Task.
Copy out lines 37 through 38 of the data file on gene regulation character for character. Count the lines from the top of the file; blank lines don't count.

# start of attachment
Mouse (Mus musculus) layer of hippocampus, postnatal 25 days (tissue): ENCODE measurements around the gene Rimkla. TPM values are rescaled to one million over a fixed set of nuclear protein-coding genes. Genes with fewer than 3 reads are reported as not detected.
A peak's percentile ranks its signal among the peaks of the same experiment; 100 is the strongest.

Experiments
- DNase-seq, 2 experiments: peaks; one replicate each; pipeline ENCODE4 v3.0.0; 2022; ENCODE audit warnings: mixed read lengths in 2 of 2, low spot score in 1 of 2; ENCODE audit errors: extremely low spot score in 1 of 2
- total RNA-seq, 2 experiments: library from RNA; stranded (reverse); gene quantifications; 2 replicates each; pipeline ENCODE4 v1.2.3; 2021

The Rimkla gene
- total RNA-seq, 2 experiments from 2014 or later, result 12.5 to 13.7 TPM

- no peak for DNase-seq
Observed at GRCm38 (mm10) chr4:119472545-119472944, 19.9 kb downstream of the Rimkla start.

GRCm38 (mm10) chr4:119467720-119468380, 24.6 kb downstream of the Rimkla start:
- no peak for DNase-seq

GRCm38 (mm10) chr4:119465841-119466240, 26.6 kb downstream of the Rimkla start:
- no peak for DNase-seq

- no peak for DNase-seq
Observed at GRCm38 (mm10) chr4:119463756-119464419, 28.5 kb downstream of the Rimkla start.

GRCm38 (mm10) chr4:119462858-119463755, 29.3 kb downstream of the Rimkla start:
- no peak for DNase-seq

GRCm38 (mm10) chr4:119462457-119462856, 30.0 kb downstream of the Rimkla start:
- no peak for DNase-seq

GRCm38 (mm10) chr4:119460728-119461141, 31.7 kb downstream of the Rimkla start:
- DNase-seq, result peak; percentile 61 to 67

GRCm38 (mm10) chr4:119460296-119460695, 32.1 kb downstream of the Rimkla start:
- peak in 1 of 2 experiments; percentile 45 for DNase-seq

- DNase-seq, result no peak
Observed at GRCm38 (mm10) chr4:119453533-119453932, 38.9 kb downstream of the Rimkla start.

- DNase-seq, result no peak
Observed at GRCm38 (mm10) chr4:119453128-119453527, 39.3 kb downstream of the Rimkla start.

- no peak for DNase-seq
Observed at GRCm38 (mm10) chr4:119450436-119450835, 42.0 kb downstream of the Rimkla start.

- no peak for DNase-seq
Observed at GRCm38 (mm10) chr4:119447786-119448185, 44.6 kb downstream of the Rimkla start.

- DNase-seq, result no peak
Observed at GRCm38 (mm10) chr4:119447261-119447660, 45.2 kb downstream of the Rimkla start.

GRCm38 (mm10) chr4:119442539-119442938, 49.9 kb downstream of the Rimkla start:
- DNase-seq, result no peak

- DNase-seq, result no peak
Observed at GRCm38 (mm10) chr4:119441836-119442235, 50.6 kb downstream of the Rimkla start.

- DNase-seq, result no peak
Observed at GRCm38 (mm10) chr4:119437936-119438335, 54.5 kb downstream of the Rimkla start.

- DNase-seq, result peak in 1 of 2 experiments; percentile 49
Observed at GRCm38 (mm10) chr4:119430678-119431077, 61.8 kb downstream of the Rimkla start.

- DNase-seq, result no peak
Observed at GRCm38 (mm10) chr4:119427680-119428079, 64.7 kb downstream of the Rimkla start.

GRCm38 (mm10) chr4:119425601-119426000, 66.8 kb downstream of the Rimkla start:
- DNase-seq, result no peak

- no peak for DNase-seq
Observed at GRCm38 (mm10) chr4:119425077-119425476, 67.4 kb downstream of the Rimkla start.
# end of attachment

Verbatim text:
Observed at GRCm38 (mm10) chr4:119441836-119442235, 50.6 kb downstream of the Rimkla start.

- DNase-seq, result no peak